The power of posture: avoid back and neck pain with simple steps

The power of posture: avoid back and neck pain with simple steps

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Poor posture can not only lead to back and neck discomfort, it can also cause a number of other health concerns, including spinal stress, shoulder and arm pain, and even digestive problems.

Maintaining good posture is a daily struggle that's all the more difficult because of mobile devices. In recent years, "text neck" has emerged as one of the leading causes of spinal stress, occurring when the head is titled in a forward or downward position while the shoulders are drooped.

According to a 2014 study in Surgical Technology International, people spend an average of two to four hours a day with their heads tilted over mobile devices. That's an estimated 700 to 1,400 hours of excess stress on the cervical spine very year. High school students may spend an extra 5,000 hours in poor posture, the study found.

"While it is nearly impossible to avoid the technologies that cause these issues," researcher Dr. Kenneth Hansraj wrote in the study, "individuals should make an effort to look at their phones with a neutral spine and to avoid spending hours each day hunched over."

Becky Corran, the chairwoman for the Humanities and Social Sciences Department at Doña Ana Community College, said poor posture is a prevalent health concern across people of all ages.

"I can see it in everyone around me, not only in students but also my colleagues, because we are (constantly) looking at our phones," she said, "and it is affecting our posture."

Corran, who is also an associate professor of public health, said mobile devices should be held directly in front of the eyes. This way, people are not looking down and placing stress on their spines, she said.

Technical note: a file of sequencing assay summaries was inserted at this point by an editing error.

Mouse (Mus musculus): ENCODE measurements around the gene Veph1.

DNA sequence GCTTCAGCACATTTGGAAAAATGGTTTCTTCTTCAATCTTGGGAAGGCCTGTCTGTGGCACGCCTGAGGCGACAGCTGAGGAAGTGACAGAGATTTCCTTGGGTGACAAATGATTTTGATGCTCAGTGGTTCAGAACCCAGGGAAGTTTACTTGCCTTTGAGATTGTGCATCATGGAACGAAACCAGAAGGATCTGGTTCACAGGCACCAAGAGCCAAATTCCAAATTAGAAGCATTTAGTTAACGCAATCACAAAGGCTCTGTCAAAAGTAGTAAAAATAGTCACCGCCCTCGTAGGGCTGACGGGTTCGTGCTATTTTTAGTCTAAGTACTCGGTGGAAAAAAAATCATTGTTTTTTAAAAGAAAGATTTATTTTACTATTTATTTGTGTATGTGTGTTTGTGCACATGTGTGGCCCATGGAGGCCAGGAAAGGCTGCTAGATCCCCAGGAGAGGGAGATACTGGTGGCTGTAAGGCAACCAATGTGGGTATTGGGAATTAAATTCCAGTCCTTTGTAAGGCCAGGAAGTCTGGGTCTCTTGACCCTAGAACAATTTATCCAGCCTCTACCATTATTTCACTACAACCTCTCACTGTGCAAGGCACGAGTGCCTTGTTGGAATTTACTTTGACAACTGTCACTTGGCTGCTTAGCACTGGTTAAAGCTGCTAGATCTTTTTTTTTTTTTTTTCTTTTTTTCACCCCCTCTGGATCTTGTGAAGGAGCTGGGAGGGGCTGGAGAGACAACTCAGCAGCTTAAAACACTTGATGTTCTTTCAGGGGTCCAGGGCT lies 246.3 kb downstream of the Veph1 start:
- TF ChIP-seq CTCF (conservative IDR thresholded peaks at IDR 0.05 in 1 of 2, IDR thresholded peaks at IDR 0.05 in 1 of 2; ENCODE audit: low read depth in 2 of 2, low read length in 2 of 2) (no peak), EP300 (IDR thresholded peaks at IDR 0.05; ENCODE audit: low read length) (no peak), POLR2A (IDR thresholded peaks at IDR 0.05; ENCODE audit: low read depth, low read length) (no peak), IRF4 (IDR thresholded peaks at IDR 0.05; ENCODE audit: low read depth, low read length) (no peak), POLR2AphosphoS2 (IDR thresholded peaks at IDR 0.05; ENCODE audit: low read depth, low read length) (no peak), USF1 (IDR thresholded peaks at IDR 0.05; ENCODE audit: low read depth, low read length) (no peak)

Simple core-strengthening exercises can help improve posture, Corran said. There are also mobile apps that have been specifically designed to help users maintain good posture, she said. These apps include PostureZone and Posture Corrector for iOS, and PostureScreen and Posture Reminder for Android.

"Some of these apps use the cameras on your phone to record yourself," Corran explained. "And then it will give you physical reminders to tell you that your posture is slipping, like when your're working or standing."

Corran said lower back pain is one of the most commonly reported occupational risks among workers who spent most of their workday either sitting or walking. And, new research is showing that there's a correlation between posture and obesity, she added.

"There is some suggestion that posture is related to our abilities to stay fit," she said.

Chris Daugherty, a chiropractor who has been practicing in Las Cruces since 2005, said poor posture can also slow the metabolism, making it more difficult to digest food.

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Daugherty also said sitting or slouching for long periods of time is "bad" for the whole body, adding that spinal discs need regular body movement to stay hydrated. Without regular movement, spinal discs can become dehydrated, which can lead to health issues, he said.

For this reason, Daugherty recommends exercising and stretching on a regular basis.

He also offered the following advice for people who have to sit for long periods:

• Elevate your computer screen so that it is at eye level.

• Keep arms at a 90-degree angle while typing, which he described as a "more natural position."

• Stand up and stretch as much as possible — at lease once an hour.

Daugherty also recommends getting monthly back adjustments with a chiropractor. “This balances your body and gets it back into a more natural position,” he said.

He said back adjustments can be completed in less than five minutes and can alleviate back pain by realigning the spine.

As for text neck caused by mobile devices, Daugherty was blunt. “Get off electronics and get outside and do more constructive things," he said. 

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